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Typically a couple weeks prior to the end of a purchase or sale transaction of assets, the purchaser’s solicitor must send a requisition letter to the vendor’s solicitor. The purpose of this letter is to outline certain legal documents they require to protect their client from any future issues and to ensure the transpiration of a smooth transaction.

Below is a description of the typical documents drafted by the vendor’s solicitor and the purpose which it serves.

  1. Bill of Sale – this is a document that attests to the transfer/sale of assets to a buyer. It demonstrates which assets that the buyer has the ownership upon date of sale and which are excluded, as well as the liabilities being transferred to the buyer.
  2. HST Election form (GST44) – this form is completed by the buyer and seller, where both parties wish to elect to have the GST/HST not apply to the assets of the business.
  3. RST Clearance Certificate – if the business existed prior to June 30, 2010, when Retail Sales Tax was collected as HST, then this certificate is required to demonstrate that there remains no outstanding Retail Sales Tax to be paid.
  4. Indemnity – this is another word for “compensation”, meaning it is to protect the other from liability for damages.
  5. Statement as to Seller’s Creditors – the seller must deliver a statement, affirmed by an affidavit of the seller listing all of the seller’s secured and unsecured creditors.
  6. Statement of Adjustments – similar to a bank statement, it lists the debits and credits from the transaction, including the purchase price, and payment of rent, security deposit, and utilities.
  7. Undertaking – these are promises made by the seller to do something on or after closing.
  8. Solicitor’s Undertaking – these are promises made by the party’s solicitor to do something on or after closing.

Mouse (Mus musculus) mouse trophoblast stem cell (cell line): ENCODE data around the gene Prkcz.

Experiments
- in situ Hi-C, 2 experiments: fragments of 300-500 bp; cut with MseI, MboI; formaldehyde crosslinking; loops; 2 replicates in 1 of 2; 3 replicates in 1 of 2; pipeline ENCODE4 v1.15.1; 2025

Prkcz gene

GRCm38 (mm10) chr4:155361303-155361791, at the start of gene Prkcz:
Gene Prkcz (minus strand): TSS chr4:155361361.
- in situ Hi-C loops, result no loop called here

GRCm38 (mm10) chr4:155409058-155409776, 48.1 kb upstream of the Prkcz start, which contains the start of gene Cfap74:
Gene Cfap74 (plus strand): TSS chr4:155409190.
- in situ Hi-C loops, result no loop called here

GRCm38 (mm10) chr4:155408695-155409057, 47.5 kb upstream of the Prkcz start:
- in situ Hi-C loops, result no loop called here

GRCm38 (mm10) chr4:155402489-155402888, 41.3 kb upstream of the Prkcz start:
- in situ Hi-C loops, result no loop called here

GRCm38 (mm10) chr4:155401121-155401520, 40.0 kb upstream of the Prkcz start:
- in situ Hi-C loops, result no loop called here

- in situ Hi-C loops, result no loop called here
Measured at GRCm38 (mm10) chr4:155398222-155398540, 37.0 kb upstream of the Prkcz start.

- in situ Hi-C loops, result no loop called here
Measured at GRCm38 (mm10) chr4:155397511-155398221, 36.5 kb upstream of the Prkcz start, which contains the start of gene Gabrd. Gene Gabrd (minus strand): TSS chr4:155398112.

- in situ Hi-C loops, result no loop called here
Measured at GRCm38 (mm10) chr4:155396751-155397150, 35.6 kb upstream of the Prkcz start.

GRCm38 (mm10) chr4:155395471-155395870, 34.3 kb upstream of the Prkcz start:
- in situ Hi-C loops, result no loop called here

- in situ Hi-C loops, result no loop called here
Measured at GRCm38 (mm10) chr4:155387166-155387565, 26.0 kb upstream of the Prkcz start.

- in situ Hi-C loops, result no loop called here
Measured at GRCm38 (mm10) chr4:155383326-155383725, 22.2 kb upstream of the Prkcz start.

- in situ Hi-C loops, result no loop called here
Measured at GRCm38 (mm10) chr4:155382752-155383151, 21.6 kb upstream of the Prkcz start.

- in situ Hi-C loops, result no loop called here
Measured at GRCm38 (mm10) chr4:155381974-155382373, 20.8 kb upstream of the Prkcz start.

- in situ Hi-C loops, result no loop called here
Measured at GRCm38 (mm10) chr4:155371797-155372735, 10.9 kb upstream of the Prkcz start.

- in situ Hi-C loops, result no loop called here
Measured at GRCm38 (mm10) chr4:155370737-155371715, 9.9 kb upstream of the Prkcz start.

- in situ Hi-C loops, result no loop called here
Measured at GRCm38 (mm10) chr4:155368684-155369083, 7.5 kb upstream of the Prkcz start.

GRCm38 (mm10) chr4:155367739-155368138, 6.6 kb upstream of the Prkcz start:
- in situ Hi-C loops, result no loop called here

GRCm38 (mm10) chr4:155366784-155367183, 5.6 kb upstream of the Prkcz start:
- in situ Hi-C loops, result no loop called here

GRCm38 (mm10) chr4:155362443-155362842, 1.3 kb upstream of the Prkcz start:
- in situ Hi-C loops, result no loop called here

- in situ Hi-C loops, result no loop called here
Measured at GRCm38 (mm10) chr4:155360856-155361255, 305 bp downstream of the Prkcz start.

9. Allocation of Purchase Price – this must be discussed with your accountant as it can have major tax implications for the both parties.
  10. Assignment of Telephone Number/Emails/Web Domains – this is to ensure there is a transfer of the following from seller to buyer.
  11. Direction re Funds – this directs the buyer on how proceeds from the sale should be disbursed and how the legal fees should be disbursed.
  12. Authorizing Shareholder Resolution – this resolution is signed by the shareholders of the corporation and it provides authorization for a director or officer of the Corporation to execute any documentation required to complete the transaction, to negotiate and amend the agreement on behalf of the Corporation.
  13. Certificate of Incumbency – this confirms the identity of the signing officers, directors, and shareholders of a corporation as well as which officers and directors have been duly elected/appointed.
  14. Bring down Certificate – the certificate “brings down” the representations and warranties to closing. It is signed by an officer of the corporation certifying that the representations and warranties are true and correct as of the date of the certificate and no breach has occurred.
  15. Statutory Declaration – similar to an affidavit, this is a written sworn declaration used to assert a truth of any facts, typically including: that the seller is duly incorporated and organized, validly subsisting and in good standing under the laws of Ontario, that the seller is duly authorized and licensed to carry on a business as presently owned and carried on by it; that the seller has the power, authority and right to sell the assets.


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